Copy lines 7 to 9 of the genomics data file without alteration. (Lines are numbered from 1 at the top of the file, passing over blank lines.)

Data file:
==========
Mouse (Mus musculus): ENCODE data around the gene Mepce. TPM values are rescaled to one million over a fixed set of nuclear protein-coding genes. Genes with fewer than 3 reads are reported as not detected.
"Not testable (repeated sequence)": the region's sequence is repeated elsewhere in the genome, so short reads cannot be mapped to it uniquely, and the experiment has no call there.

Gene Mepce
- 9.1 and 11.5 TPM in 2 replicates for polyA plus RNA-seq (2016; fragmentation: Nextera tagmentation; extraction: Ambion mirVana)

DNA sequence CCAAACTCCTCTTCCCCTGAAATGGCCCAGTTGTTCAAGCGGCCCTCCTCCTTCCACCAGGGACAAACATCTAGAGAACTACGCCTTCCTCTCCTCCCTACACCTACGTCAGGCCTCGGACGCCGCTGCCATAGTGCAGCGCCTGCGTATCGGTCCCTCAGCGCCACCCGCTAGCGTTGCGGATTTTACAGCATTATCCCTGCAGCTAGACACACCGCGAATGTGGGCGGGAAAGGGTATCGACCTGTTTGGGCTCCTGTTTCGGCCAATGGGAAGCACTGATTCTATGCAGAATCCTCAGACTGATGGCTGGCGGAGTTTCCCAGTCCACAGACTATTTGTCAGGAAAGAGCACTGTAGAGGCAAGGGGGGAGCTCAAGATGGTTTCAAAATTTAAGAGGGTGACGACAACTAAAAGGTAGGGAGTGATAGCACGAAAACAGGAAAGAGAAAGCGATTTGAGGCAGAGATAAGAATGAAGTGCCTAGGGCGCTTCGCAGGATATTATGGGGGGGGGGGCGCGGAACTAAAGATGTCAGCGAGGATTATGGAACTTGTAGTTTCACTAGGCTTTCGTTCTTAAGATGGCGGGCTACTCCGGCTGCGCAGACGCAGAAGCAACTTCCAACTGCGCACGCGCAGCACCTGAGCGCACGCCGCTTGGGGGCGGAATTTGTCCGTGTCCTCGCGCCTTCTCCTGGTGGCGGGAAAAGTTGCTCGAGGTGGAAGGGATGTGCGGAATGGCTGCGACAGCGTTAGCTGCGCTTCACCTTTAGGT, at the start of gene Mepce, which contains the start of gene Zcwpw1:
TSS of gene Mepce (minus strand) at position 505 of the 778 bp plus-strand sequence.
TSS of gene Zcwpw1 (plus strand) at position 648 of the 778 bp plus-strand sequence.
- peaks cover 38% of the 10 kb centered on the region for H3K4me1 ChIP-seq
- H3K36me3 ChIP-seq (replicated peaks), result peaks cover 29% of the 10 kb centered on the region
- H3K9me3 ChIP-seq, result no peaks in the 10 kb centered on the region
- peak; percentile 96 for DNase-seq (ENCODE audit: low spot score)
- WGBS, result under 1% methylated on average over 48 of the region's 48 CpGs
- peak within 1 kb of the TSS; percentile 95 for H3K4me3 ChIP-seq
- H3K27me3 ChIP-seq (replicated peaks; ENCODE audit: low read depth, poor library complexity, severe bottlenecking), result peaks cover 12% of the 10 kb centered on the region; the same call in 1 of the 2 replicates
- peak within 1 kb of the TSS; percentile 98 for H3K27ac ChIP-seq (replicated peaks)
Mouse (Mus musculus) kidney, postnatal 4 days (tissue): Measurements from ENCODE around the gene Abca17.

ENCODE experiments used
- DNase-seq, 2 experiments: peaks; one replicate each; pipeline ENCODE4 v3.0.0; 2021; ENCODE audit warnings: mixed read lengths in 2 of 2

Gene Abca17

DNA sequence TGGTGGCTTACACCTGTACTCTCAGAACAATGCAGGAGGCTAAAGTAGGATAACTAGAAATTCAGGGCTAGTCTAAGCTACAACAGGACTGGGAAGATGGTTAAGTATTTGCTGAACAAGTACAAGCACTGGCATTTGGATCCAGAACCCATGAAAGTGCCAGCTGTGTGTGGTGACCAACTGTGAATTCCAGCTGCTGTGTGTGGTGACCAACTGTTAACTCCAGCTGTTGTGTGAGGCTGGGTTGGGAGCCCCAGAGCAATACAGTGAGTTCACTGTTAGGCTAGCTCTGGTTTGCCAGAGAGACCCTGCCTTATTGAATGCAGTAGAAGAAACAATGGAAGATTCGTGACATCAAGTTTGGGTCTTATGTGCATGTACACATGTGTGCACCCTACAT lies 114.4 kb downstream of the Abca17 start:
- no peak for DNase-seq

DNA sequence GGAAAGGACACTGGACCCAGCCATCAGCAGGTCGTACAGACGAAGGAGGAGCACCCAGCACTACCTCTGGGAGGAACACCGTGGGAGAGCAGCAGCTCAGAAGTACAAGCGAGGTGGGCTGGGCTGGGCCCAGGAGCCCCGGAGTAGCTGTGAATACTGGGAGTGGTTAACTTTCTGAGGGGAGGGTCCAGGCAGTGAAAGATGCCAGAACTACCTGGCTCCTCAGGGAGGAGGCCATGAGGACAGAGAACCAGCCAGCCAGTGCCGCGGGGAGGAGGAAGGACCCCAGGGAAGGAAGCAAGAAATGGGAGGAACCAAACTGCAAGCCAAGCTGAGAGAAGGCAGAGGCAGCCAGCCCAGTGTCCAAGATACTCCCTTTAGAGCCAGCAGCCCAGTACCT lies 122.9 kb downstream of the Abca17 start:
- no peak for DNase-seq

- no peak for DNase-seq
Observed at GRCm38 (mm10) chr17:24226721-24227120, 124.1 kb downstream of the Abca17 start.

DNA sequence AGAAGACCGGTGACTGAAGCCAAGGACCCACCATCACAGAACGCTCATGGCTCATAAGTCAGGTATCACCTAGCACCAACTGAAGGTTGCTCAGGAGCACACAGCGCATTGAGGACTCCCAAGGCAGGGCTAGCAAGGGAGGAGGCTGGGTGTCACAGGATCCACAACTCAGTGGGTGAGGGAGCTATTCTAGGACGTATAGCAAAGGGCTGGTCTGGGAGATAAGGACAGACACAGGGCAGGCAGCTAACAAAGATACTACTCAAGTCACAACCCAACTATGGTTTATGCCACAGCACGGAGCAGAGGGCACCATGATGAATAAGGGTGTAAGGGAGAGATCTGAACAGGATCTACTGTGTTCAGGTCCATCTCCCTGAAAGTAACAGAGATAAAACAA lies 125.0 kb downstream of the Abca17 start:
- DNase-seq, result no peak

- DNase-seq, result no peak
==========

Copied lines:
TSS of gene Zcwpw1 (plus strand) at position 648 of the 778 bp plus-strand sequence.
- peaks cover 38% of the 10 kb centered on the region for H3K4me1 ChIP-seq
- H3K36me3 ChIP-seq (replicated peaks), result peaks cover 29% of the 10 kb centered on the region